Penn State RA Conducts Illegal Detention of Students

A Penn State resident assistant in a dormitory overheard students talking about alcohol. She illegally detained the occupants of the room until police arrived. The client was charged with Minor in Possession of Alcohol. At trial, judge suppressed evidence and found client not guilty.

The client was inside a University Park dormitory room on the Penn State Campus and was talking with friends about drinking. A resident assistant heard the conversation, knocked on the door, entered the room without permission, and observed alcohol in the room. The RA then required all occupants of the room to produce, and the RA told them that they could not leave until the Penn State police arrived. After the police arrived, they conducted a brief investigation and filed a summary citation of Underage Drinking under 18 Pa.C.S.A. 6308 for the possession of alcohol.

At the summary trial, Centre County criminal defense lawyer Jason S. Dunkle argued that the client’s constitutional rights had been violated when the RA and the police detained the client without having any reasonable suspicion to believe that the client had been involved in criminal activity. In order for an officer to detain a person for what is called an “investigative detention,” the officer must have reasonable suspicion to believe that the person was involved in criminal activity. Here, the RA heard people talking about alcohol but did not observe anyone in possession of or actually drinking any actual alcohol before entering the dorm room and preventing the students from leaving. While the RA had no legal authority to prohibit the students from leaving, the State College Underage Drinking lawyer argued that the RA’s acted as if she had legal authority to do so, and because her actions violated the client’s constitutional rights, all evidence found as a result of the unconstitutional detention must be suppressed.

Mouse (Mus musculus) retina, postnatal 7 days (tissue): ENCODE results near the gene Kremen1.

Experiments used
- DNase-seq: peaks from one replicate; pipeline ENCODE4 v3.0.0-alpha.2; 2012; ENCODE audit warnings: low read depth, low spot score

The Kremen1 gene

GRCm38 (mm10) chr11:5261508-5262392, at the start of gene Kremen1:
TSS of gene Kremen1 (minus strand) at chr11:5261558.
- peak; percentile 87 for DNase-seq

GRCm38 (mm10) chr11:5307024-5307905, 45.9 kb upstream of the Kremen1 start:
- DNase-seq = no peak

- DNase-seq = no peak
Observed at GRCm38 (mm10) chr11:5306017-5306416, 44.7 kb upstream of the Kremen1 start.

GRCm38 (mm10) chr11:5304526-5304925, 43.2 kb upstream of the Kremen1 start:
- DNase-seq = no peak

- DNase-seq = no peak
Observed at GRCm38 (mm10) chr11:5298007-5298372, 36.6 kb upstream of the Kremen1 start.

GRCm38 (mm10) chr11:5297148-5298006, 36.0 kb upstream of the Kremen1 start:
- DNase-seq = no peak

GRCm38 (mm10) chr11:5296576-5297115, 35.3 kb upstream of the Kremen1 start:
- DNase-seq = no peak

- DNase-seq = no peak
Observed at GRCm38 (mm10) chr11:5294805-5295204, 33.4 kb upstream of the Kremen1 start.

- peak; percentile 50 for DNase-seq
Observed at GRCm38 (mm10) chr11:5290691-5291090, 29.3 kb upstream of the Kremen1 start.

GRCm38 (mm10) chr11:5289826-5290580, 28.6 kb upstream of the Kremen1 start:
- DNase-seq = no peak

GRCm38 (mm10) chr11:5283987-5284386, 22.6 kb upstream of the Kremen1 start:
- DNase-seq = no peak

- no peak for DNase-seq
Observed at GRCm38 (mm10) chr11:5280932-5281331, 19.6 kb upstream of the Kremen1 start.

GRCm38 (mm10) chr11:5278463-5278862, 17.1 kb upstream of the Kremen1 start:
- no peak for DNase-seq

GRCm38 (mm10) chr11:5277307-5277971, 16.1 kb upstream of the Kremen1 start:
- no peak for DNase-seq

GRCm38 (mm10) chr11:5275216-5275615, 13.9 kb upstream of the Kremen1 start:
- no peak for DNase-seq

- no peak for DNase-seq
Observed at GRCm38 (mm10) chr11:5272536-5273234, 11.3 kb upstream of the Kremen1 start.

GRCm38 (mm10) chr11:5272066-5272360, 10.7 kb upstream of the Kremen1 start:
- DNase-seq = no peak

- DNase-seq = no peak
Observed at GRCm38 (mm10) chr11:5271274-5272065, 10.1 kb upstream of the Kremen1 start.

The State College judge agreed with the criminal defense attorney’s argument that the detention was illegal and thereby granted suppression of evidence. The judge then found the client not guilty possession of alcohol by a minor. The experienced Penn State expungement lawyer then filed a petition with the Centre County court to have the charge expunged or removed from the client’s criminal history.